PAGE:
With the first heat wave of the season now in the rearview mirror, a slight change in the weather pattern is underway in the Northeast. AccuWeather meteorologists say a cooldown will make it feel like May at times rather than mid-June during the next several days.
The pattern into the middle of next week will not bring the miserable and even cold conditions that ruined the Memorial Day weekend, but residents should be prepared for a number of ups and downs when it comes to changes in temperature.
After cooler air began to flow back into the Northeast on Thursday, Friday featured the coolest weather of June so far, with temperatures generally in the 60s and lower 70s F.
Adding to the chill was a good deal of clouds and showers.
To begin to weekend, highs will be several degrees higher than they were to end the week as the wind direction shifts.
"Most highs on Saturday will be in the mid- or upper 70s, which can be largely attributed to a shift in the wind away from the Atlantic Ocean," said AccuWeather Senior Meteorologist Carl Babinski.
Most ocean temperatures off the coast of New England and the mid-Atlantic are only in the 50s and 60s during the early to middle part of June, and similar temperatures get brought over land when the wind blows off the ocean. The air is able to warm up a bit more farther inland, given increased distance away from the ocean.
Although Saturday will be warmer, it will not be a completely dry day.
"Cloud cover will be a limiting factor on how warm it can get on Saturday," said Babinski.
Sunday will feature similar temperatures. The conclusion to the weekend may feature a bit more widespread showers and thunderstorms, especially in the afternoon.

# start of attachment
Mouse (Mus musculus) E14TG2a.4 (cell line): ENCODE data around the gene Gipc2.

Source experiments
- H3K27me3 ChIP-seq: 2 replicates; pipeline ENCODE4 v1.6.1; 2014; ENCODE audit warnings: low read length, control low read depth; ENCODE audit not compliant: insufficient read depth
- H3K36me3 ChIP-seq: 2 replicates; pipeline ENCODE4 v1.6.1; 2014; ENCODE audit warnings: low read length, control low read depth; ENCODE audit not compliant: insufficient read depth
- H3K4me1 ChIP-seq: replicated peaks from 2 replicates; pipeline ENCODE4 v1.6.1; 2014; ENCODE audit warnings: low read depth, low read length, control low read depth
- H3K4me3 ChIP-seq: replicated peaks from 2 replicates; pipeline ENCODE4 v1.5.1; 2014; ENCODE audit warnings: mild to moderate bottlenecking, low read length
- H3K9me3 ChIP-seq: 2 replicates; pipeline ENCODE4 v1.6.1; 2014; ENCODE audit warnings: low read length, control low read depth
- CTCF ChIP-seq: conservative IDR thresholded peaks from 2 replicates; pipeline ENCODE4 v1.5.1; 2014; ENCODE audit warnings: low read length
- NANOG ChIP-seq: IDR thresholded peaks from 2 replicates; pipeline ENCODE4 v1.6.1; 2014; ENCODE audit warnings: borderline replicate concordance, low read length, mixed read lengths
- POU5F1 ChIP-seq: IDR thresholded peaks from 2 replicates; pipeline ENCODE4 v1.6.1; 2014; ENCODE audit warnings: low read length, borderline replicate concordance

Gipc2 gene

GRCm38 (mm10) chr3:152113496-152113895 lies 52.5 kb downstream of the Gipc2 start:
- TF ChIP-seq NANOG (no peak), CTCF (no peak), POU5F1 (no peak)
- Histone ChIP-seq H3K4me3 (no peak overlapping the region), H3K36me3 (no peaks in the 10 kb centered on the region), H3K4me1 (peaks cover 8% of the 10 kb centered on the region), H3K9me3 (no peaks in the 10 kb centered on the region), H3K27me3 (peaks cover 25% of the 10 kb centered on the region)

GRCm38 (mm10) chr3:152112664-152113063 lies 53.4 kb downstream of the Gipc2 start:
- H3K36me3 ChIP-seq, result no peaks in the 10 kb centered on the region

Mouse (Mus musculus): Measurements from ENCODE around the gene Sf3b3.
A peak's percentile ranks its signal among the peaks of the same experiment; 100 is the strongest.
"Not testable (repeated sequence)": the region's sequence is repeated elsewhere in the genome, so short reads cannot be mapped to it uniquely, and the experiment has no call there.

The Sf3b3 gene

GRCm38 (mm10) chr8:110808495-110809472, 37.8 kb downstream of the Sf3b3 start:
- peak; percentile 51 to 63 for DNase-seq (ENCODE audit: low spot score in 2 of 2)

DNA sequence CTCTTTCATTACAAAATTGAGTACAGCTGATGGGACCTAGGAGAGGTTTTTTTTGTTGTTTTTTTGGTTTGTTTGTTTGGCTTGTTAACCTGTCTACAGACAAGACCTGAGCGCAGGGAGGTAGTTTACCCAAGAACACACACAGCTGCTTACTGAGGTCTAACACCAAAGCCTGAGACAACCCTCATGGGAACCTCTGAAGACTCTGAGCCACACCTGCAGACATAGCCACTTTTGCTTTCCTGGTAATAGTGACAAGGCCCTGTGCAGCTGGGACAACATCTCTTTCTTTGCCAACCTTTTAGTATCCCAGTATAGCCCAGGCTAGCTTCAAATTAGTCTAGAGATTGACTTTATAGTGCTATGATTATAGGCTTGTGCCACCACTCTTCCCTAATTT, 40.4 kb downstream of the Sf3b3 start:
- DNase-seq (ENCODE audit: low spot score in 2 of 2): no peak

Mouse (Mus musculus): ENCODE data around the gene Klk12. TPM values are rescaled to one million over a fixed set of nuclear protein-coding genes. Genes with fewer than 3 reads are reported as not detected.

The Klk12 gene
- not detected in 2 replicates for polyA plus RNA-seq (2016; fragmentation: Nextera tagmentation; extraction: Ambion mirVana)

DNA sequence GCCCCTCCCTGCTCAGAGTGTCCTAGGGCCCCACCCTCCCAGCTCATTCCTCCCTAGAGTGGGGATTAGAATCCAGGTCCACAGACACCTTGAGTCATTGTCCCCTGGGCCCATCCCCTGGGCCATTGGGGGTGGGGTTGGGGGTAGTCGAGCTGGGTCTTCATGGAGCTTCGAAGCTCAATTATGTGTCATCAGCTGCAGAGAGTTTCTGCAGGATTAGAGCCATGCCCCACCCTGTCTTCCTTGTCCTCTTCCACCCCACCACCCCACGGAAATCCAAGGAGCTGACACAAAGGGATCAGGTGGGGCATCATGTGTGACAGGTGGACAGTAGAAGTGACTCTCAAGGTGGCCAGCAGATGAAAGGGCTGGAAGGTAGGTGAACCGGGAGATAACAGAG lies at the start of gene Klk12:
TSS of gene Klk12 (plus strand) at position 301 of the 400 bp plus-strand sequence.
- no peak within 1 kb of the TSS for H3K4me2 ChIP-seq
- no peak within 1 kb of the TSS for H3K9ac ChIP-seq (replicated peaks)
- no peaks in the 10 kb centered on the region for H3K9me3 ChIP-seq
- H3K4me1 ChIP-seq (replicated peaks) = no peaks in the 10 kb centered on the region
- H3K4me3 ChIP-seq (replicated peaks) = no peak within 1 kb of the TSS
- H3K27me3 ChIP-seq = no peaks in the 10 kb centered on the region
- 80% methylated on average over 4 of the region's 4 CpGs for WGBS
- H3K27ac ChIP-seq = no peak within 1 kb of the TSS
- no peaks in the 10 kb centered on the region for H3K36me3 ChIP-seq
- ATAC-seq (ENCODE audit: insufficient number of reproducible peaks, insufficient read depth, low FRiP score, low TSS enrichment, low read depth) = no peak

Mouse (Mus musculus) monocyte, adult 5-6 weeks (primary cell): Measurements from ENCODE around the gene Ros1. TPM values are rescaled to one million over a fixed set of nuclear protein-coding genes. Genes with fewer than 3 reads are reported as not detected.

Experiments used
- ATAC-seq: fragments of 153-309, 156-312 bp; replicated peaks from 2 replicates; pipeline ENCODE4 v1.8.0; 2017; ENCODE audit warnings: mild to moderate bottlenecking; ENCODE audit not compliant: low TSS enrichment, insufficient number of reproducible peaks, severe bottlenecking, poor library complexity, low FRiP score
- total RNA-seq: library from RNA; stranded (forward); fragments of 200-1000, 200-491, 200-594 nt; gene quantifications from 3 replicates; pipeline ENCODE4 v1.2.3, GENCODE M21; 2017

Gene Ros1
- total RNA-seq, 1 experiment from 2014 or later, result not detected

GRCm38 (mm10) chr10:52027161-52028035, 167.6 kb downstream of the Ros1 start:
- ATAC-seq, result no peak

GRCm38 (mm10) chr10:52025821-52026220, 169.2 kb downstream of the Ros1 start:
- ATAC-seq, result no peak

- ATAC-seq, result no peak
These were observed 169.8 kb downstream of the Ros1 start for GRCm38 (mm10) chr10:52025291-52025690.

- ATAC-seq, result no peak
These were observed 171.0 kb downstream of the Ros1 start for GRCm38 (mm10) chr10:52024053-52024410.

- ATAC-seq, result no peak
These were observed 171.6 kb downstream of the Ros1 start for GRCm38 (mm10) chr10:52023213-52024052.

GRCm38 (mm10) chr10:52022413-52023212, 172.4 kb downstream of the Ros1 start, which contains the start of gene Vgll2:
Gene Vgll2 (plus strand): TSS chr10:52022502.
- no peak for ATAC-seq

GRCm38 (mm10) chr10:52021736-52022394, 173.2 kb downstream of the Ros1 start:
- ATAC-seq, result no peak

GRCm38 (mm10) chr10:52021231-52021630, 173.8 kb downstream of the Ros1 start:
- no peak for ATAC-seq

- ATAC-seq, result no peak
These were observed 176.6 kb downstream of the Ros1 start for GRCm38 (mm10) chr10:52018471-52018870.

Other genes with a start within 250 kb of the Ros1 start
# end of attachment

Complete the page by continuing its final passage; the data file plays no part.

A more organized threat for severe thunderstorms may develop in portions of the eastern Ohio Valley and interior Northeast. A disturbance moving through the region could tap into the rebuilding warmth and spark gustier thunderstorms with the potential for locally damaging winds and hail, according to AccuWeather Meteorologist Jake Sojda.
"Those enjoying the day outdoors will want to keep an eye on the sky in the afternoon, and make sure adequate shelter is available should storms come rumbling through," Sojda said. "[Sunday] shouldn't be a washout either though. Any storms should move through relatively quickly, so most should be able to go about their outdoor plans again after just a brief delay to wait for the storms to go by."
On Monday, the roller coaster will begin to go downhill as temperatures fall once again. This will be due to the jet stream diving southward. Meanwhile, the jet stream is expected to turn northward in the West which will allow temperatures to reach 115 in places like Phoenix.
The lower temperatures will first be experienced in northern New England, with widespread 60s in Maine. Much of the rest of New England will still be in the 70s, with 80-degree readings farther south.
Much of the Northeast is likely to be in the 70s on Wednesday, with the highest elevations and northernmost locations only in the 60s. From Washington, D.C., southward, temperatures may still get into the lower 80s.
This will be a change from the heat that has been experienced so far this month and will put most places a bit below normal as summer approaches. The summer season officially begins at 11:32 p.m. on Saturday, June 20.
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